INCOME EARNINGS DISREGARD Earnings disregards are the amount of money you can keep before it affects the level of Universal Credit you receive. If you are single and have rental costs and you: are not responsible for a child or qualifying young person - £1,330 (£110.83 a month) are responsible for one or more children or qualifying young persons -£3,159 (£263.25 a month) have a limited capability to work - £2,306 (£192.16 a month) If you are single and have no rental costs and you: are not responsible for a child or qualifying young person - £1,330 (£110 a month) are responsible for one or more children or qualifying young persons - £8,812 (£734.33 a month) have a limited capability to work - £7,759 (£646.58 a month) If you have a partner and you have rental costs and: neither of you are responsible for a child or qualifying young person £1,330 (£110 a month) you are responsible for one or more children or qualifying young persons £2,660 (£221.66 a month) one or both of you have limited capability to work - £2,306 (£192.16 a month) If you have a partner and you have no rental costs and: PH12/3
neither of you are responsible for a child or qualifying young person £1,330 (£110 a month) you are responsible for one or more children or qualifying young persons £6,429 (£535.75 a month) one or both of you have have limited capability to work - £7,759 (£646.58 a month You are only allowed one disregard whichever is the highest. After tax and national insurance and the disregards then as your earnings rise the Universal Credit will be withdrawn at the rate of 65p for each pound of net earnings. For those people who have low housing costs then the decision to claim a different disregard could be confusing and will certainly mean more enquiries for the advice sector. The lack of a disregard for a second earner would act as a disincentive for the second earner to return to work. In terms of child poverty this may be significant as many women will be second earners and therefore have no incentive to work.
EMPLOYMENT EARNINGS The government plan to use RTI [Real Time Information] to calculate Universal Credit. Under RTI employers and pension providers will provide details of payments, tax, national insurance and other deductions on a monthly basis when or before payments are made instead of waiting until the end of the financial until the end of the financial year. Currently RTI is running in GB but no indication when it will be implemented in Northern Ireland. With such a huge piece of work the ability of the system to cope has to be questioned. The cost of installing this new system for Small Businesses could be crippling and those industries that do not have computers will be penalised. In GB the contingency plan if the system goes down is for claimants to enter there own monthly earnings on their own account. There is no information as to the cost of verifying monthly information personally logged on by claimants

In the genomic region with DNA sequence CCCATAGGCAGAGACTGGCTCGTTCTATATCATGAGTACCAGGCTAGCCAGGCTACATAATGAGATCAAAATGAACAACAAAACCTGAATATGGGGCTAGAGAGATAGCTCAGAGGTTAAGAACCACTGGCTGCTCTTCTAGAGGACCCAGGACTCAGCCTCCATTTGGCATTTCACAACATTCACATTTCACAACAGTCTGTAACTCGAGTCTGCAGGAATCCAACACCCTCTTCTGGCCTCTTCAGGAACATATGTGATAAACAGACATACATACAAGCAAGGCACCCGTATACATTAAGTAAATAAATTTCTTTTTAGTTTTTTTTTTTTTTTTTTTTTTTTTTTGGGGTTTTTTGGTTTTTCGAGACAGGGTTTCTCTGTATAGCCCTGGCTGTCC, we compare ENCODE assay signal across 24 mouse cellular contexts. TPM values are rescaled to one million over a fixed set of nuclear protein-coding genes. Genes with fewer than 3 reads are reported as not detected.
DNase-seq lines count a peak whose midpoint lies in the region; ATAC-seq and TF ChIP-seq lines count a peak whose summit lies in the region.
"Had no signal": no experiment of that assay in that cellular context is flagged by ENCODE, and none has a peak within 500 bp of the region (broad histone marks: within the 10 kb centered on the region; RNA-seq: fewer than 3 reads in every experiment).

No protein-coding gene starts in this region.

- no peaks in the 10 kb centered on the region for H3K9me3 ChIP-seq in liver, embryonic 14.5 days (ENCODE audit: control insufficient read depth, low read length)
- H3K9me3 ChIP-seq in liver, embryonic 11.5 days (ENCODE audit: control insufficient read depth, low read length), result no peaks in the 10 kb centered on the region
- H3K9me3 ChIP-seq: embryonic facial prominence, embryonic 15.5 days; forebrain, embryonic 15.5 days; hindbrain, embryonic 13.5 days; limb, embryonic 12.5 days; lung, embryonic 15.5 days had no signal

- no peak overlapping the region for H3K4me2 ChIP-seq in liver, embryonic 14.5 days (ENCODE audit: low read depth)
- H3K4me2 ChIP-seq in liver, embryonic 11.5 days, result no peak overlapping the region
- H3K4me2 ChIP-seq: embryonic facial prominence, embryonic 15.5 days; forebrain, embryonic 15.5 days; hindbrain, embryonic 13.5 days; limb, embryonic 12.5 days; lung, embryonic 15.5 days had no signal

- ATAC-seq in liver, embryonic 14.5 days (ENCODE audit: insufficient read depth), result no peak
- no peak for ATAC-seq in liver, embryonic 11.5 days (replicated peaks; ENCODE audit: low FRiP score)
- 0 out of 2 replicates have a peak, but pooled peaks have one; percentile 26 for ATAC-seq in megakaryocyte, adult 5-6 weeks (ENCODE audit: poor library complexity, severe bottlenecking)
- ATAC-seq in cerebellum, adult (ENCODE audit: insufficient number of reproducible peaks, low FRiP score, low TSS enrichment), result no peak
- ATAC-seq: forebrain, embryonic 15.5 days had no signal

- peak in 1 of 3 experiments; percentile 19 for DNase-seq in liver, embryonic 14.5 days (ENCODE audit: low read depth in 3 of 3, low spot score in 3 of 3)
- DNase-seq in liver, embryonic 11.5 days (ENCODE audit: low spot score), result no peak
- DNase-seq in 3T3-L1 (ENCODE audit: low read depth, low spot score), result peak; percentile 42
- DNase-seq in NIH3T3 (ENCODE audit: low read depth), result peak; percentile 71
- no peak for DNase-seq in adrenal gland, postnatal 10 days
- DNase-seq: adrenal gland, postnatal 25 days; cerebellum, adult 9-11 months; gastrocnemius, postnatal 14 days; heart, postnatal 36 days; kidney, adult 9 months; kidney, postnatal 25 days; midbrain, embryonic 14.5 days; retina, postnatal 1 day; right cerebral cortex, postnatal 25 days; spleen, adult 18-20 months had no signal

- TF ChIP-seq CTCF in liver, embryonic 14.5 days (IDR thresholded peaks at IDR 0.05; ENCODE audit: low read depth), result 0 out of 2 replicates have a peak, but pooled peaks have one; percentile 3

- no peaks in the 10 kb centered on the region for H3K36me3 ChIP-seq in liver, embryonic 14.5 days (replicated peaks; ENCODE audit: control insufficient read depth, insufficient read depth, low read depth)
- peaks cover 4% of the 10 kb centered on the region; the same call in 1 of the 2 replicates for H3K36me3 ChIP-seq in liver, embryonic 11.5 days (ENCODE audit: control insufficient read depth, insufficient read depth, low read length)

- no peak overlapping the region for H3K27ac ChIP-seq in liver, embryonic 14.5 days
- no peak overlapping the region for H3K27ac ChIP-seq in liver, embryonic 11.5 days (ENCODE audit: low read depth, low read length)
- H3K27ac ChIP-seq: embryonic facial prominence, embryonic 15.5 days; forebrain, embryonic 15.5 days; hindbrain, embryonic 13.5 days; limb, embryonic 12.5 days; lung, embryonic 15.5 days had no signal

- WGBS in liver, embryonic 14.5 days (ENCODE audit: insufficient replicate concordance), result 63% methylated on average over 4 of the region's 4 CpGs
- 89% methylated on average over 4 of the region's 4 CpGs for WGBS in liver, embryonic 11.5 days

SELF EMPLOYMENT EARNINGS The self employed will input their monthly earnings onto their online account. Failure to provide this information would result in the claim being suspended or even terminated. Self employed will be assumed to be earning a minimum amount this is to encourage them to develop their employment and increase income. It is proposed that for the first year this Minimum Income Floor would not apply. The treatment of self employed earnings is a retrograde step from Working Tax Credit and will make those thinking of using self employment as a way into work; think twice. PH12/4
DIGITAL BY DEFAULT Universal credit has been designed with the expectation that claims will be made and managed on an online account accessed via the internet. It is envisaged that there will be telephone support and face to face support for those having difficulties using the system. The idea behind the on-line claims is to get people used to using the internet and thereby making them better prepared for work. The availability of high speed broadband will affect the use of online claims. There will be problems with those claimants suffering from physical or mental health difficulties as well as those with cultural and age barriers to change. It is not clear how the system will deal with the need to produce documentation. Recent OFCOM research found that 22% of the UK population did not use the internet. Government had a target for 80% online applications for JSA by 2013; it currently stands at 19.6%.